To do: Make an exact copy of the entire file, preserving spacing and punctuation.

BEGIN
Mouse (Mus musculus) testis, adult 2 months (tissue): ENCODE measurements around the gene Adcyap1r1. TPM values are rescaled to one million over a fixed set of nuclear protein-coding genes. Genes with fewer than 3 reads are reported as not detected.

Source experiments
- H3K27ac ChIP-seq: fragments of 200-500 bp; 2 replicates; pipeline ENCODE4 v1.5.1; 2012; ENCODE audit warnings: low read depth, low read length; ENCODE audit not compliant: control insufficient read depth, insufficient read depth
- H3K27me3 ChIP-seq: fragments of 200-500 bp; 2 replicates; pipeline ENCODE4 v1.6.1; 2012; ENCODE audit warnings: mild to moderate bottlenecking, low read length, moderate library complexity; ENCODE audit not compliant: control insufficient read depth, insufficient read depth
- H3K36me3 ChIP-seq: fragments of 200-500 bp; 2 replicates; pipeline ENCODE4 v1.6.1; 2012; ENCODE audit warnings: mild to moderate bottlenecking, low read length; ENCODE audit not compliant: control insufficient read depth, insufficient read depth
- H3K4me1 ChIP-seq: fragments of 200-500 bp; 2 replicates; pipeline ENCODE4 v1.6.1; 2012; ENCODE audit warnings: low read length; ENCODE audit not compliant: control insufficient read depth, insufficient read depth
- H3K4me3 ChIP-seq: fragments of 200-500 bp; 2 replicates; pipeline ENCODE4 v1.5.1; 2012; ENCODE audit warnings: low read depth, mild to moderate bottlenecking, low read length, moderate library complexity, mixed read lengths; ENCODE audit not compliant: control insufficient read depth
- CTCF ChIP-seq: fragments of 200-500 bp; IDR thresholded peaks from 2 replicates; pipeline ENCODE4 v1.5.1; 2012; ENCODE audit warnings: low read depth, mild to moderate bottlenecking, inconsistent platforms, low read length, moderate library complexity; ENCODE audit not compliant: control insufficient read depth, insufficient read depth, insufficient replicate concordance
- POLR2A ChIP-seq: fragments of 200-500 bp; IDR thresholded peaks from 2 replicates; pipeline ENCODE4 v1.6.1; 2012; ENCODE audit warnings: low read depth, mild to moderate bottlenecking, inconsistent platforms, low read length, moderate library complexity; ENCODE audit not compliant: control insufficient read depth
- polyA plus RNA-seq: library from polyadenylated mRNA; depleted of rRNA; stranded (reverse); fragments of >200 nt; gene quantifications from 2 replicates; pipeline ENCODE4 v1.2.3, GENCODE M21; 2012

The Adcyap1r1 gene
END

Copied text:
Mouse (Mus musculus) testis, adult 2 months (tissue): ENCODE measurements around the gene Adcyap1r1. TPM values are rescaled to one million over a fixed set of nuclear protein-coding genes. Genes with fewer than 3 reads are reported as not detected.

Source experiments
- H3K27ac ChIP-seq: fragments of 200-500 bp; 2 replicates; pipeline ENCODE4 v1.5.1; 2012; ENCODE audit warnings: low read depth, low read length; ENCODE audit not compliant: control insufficient read depth, insufficient read depth
- H3K27me3 ChIP-seq: fragments of 200-500 bp; 2 replicates; pipeline ENCODE4 v1.6.1; 2012; ENCODE audit warnings: mild to moderate bottlenecking, low read length, moderate library complexity; ENCODE audit not compliant: control insufficient read depth, insufficient read depth
- H3K36me3 ChIP-seq: fragments of 200-500 bp; 2 replicates; pipeline ENCODE4 v1.6.1; 2012; ENCODE audit warnings: mild to moderate bottlenecking, low read length; ENCODE audit not compliant: control insufficient read depth, insufficient read depth
- H3K4me1 ChIP-seq: fragments of 200-500 bp; 2 replicates; pipeline ENCODE4 v1.6.1; 2012; ENCODE audit warnings: low read length; ENCODE audit not compliant: control insufficient read depth, insufficient read depth
- H3K4me3 ChIP-seq: fragments of 200-500 bp; 2 replicates; pipeline ENCODE4 v1.5.1; 2012; ENCODE audit warnings: low read depth, mild to moderate bottlenecking, low read length, moderate library complexity, mixed read lengths; ENCODE audit not compliant: control insufficient read depth
- CTCF ChIP-seq: fragments of 200-500 bp; IDR thresholded peaks from 2 replicates; pipeline ENCODE4 v1.5.1; 2012; ENCODE audit warnings: low read depth, mild to moderate bottlenecking, inconsistent platforms, low read length, moderate library complexity; ENCODE audit not compliant: control insufficient read depth, insufficient read depth, insufficient replicate concordance
- POLR2A ChIP-seq: fragments of 200-500 bp; IDR thresholded peaks from 2 replicates; pipeline ENCODE4 v1.6.1; 2012; ENCODE audit warnings: low read depth, mild to moderate bottlenecking, inconsistent platforms, low read length, moderate library complexity; ENCODE audit not compliant: control insufficient read depth
- polyA plus RNA-seq: library from polyadenylated mRNA; depleted of rRNA; stranded (reverse); fragments of >200 nt; gene quantifications from 2 replicates; pipeline ENCODE4 v1.2.3, GENCODE M21; 2012

The Adcyap1r1 gene